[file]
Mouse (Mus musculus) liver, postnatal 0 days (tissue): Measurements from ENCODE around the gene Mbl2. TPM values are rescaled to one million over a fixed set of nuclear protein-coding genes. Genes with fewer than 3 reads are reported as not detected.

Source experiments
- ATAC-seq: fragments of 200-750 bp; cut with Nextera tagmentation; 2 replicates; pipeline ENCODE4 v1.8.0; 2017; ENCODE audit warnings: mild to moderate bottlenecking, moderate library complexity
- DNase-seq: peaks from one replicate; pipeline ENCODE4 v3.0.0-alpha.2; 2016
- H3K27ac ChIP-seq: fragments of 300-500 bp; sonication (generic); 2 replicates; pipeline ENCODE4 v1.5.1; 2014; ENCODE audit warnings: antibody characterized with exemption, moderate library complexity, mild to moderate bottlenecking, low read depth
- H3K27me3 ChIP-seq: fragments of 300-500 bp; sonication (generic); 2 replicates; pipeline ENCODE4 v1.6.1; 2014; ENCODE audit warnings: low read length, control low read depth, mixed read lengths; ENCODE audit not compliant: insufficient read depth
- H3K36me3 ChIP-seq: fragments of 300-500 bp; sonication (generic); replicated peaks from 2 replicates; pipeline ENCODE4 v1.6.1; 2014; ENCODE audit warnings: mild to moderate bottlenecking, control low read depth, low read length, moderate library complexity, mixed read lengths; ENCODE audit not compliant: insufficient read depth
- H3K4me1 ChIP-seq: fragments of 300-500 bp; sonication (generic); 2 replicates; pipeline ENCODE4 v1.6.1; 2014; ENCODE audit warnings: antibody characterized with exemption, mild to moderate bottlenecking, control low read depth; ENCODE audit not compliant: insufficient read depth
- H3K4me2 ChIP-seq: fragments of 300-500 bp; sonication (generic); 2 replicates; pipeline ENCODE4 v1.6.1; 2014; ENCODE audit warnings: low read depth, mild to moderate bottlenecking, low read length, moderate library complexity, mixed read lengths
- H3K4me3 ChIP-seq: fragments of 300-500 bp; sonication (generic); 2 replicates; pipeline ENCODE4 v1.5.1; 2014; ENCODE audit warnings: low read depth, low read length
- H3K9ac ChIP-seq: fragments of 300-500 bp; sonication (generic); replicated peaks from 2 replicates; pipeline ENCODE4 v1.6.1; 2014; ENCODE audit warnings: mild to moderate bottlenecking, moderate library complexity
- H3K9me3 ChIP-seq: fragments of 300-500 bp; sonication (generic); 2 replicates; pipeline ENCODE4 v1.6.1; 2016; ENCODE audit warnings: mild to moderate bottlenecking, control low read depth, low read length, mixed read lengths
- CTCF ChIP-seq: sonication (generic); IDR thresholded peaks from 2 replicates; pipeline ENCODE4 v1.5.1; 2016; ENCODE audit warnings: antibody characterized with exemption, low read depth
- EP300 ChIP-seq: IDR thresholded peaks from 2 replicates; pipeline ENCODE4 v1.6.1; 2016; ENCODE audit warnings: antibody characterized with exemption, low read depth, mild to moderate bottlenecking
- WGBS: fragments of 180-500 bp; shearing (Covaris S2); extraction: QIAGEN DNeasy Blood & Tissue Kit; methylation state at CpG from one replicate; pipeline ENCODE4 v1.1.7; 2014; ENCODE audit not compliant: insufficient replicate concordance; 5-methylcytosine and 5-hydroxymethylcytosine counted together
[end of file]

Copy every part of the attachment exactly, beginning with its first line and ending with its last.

Mouse (Mus musculus) liver, postnatal 0 days (tissue): Measurements from ENCODE around the gene Mbl2. TPM values are rescaled to one million over a fixed set of nuclear protein-coding genes. Genes with fewer than 3 reads are reported as not detected.

Source experiments
- ATAC-seq: fragments of 200-750 bp; cut with Nextera tagmentation; 2 replicates; pipeline ENCODE4 v1.8.0; 2017; ENCODE audit warnings: mild to moderate bottlenecking, moderate library complexity
- DNase-seq: peaks from one replicate; pipeline ENCODE4 v3.0.0-alpha.2; 2016
- H3K27ac ChIP-seq: fragments of 300-500 bp; sonication (generic); 2 replicates; pipeline ENCODE4 v1.5.1; 2014; ENCODE audit warnings: antibody characterized with exemption, moderate library complexity, mild to moderate bottlenecking, low read depth
- H3K27me3 ChIP-seq: fragments of 300-500 bp; sonication (generic); 2 replicates; pipeline ENCODE4 v1.6.1; 2014; ENCODE audit warnings: low read length, control low read depth, mixed read lengths; ENCODE audit not compliant: insufficient read depth
- H3K36me3 ChIP-seq: fragments of 300-500 bp; sonication (generic); replicated peaks from 2 replicates; pipeline ENCODE4 v1.6.1; 2014; ENCODE audit warnings: mild to moderate bottlenecking, control low read depth, low read length, moderate library complexity, mixed read lengths; ENCODE audit not compliant: insufficient read depth
- H3K4me1 ChIP-seq: fragments of 300-500 bp; sonication (generic); 2 replicates; pipeline ENCODE4 v1.6.1; 2014; ENCODE audit warnings: antibody characterized with exemption, mild to moderate bottlenecking, control low read depth; ENCODE audit not compliant: insufficient read depth
- H3K4me2 ChIP-seq: fragments of 300-500 bp; sonication (generic); 2 replicates; pipeline ENCODE4 v1.6.1; 2014; ENCODE audit warnings: low read depth, mild to moderate bottlenecking, low read length, moderate library complexity, mixed read lengths
- H3K4me3 ChIP-seq: fragments of 300-500 bp; sonication (generic); 2 replicates; pipeline ENCODE4 v1.5.1; 2014; ENCODE audit warnings: low read depth, low read length
- H3K9ac ChIP-seq: fragments of 300-500 bp; sonication (generic); replicated peaks from 2 replicates; pipeline ENCODE4 v1.6.1; 2014; ENCODE audit warnings: mild to moderate bottlenecking, moderate library complexity
- H3K9me3 ChIP-seq: fragments of 300-500 bp; sonication (generic); 2 replicates; pipeline ENCODE4 v1.6.1; 2016; ENCODE audit warnings: mild to moderate bottlenecking, control low read depth, low read length, mixed read lengths
- CTCF ChIP-seq: sonication (generic); IDR thresholded peaks from 2 replicates; pipeline ENCODE4 v1.5.1; 2016; ENCODE audit warnings: antibody characterized with exemption, low read depth
- EP300 ChIP-seq: IDR thresholded peaks from 2 replicates; pipeline ENCODE4 v1.6.1; 2016; ENCODE audit warnings: antibody characterized with exemption, low read depth, mild to moderate bottlenecking
- WGBS: fragments of 180-500 bp; shearing (Covaris S2); extraction: QIAGEN DNeasy Blood & Tissue Kit; methylation state at CpG from one replicate; pipeline ENCODE4 v1.1.7; 2014; ENCODE audit not compliant: insufficient replicate concordance; 5-methylcytosine and 5-hydroxymethylcytosine counted together